Scott Morrison spins defence spending and says contractors are “doing it tough”. The numbers show big dollars going to weapons makers from the US, France and Britain, while locally, lawyers, accountants and management consultants are in the frame. Marcus Reubenstein reports.
The Prime Minister Scott Morrison and his Defence Minister Linda Reynolds trumpeted the announcement: “A $1 billion investment package to boost Australia’s defence industry and support thousands of jobs across the country.”
As is de rigueur under current government/media arrangements, all the political correspondents of the mainstream media had been handed the story on a platter the day before the announcement. Moreover, the ABC’s report included the inexplicable statement that “Australia’s defence industry was struggling due to the coronavirus pandemic”.
In July the government announced a defence spend of $270 billion, the details of which were also handed out to the media prior to the official announcement.
Based on that figure, the recent $1 billion announcement is a little under 14 days of spending – a drop in the ocean. Furthermore, it is money that was going to be spent anyway; it has just been brought forward.
Said the Prime Minister:
“Like much of the economy, our local defence industry is doing it tough because of Covid-19. This is especially so for small and medium-sized businesses that are critical to jobs.
“Supporting our defence industry is all part of our JobMaker plan – especially high-paying, high-skilled jobs that ensure we are supporting a robust, resilient and internationally competitive defence industry.”
While smaller defence suppliers may be doing it tough, companies whose businesses are principally exposed to defence spending seem to be doing very nicely.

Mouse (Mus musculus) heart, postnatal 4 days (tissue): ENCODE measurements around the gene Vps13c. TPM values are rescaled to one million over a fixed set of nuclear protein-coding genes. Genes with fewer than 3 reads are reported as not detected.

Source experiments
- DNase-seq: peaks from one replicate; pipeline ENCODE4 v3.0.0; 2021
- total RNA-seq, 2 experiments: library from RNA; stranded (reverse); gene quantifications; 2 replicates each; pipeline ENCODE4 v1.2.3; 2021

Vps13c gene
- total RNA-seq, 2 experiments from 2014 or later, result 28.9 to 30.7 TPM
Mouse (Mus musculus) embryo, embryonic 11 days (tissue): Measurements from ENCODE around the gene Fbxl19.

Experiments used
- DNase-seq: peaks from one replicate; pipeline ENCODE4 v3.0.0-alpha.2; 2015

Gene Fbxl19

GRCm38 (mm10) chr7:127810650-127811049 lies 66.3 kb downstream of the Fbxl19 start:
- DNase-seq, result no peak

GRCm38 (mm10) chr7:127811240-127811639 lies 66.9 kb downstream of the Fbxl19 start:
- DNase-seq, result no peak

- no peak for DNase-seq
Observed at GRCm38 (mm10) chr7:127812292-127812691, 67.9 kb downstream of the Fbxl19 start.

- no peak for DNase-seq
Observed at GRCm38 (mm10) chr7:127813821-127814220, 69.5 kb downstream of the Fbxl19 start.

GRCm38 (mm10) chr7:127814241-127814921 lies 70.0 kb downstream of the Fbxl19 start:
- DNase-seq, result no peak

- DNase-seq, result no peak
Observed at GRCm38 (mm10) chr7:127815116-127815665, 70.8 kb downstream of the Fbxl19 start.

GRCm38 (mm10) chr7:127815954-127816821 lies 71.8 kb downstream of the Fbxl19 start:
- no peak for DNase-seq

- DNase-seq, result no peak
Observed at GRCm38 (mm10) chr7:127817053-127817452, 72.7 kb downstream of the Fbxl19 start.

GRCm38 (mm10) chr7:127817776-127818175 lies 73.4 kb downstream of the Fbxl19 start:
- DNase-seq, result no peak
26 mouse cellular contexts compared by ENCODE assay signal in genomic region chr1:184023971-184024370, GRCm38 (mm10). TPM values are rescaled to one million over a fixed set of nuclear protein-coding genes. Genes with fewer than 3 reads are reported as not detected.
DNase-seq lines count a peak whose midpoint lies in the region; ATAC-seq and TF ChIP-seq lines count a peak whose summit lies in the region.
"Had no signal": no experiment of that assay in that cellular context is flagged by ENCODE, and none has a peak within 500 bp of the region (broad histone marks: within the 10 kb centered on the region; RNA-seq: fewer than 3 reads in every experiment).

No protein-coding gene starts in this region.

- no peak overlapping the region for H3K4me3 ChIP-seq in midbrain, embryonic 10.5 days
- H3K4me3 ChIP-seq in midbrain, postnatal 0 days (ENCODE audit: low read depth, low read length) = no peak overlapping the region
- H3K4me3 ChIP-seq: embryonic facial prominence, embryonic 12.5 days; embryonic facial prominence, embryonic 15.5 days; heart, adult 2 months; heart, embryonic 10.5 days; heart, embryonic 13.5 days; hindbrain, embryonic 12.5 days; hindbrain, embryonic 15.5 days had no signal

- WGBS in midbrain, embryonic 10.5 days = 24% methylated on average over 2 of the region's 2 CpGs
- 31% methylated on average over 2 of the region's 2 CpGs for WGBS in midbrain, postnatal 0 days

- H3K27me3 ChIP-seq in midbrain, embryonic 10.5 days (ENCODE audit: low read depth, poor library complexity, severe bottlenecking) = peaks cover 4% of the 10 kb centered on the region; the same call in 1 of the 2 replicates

In the past eight weeks the Department of Defence has handed out 4,602 contracts, worth more than $4 billion.
Of that $4 billion, $2.6 billion (or 65%) was awarded in deals of $20 million or more. Furthermore, that $2.6 billion involved just 24 contracts, with the vast majority going to foreign companies or wholly owned Australian subsidiaries. Five contracts were awarded to Australian companies, two went to government agencies and one to a university.
So $2.2 billion of the $2.6 billion spend has gone to foreign companies. That’s 83 cents in the dollar headed offshore and now the government announces a lazy billion dollars is being brought forward as part of its “JobMaker” initiative.
French multinational wins big
The biggest beneficiary of the contracts handed out in this financial year is French military aerospace giant Thales. On July 16 it was awarded a $1.26 billion contract to supply light weapons and ammunition.
On August 13 the Boeing corporation of the United States picked up a $332.2 million aircraft maintenance and repair contract. Another $78.8 million went to the NGJ Cooperative Program, which is an electronic warfare systems project run by the United States Navy.
The Australian beneficiaries don’t appear to be struggling small to medium-sized enterprises either, with construction giant Hindmarsh awarded a $77.3 million construction and maintenance contract.
Melbourne-based Daronmont Technologies, which calls itself an SME, was awarded a $72.3 million contract for security surveillance and detection services. It’s a big win for the company, far and away its biggest ever contract, but it has still won $290 million in government contracts over the past decade.
Other contracts include $57.9 million for Pacific Marine Batteries, $35 million for Watpac construction, $22.4 million to DMV Consulting, while the Defence Department-aligned University of Tasmania was awarded a $30 million contract for “building construction and support and maintenance and repair services”.
Tough eight weeks for ‘battlers’
Among the Aussie battlers to benefit from the past eight weeks of Defence Department contacts, $25 million was spent on accountants and another $30.3 million on lawyers.
Market research firms pocketed $1.7 million, while $5.4 million was spent on hotel rooms and function centres, with another $853,494 on restaurants and catering.
The big-ticket item was a staggering $201 million spent on management consultants.
The $1 billion announcement is little more than spin delivered amidst sustained attacks on the federal government over its response to the Covid-19 crisis in aged care.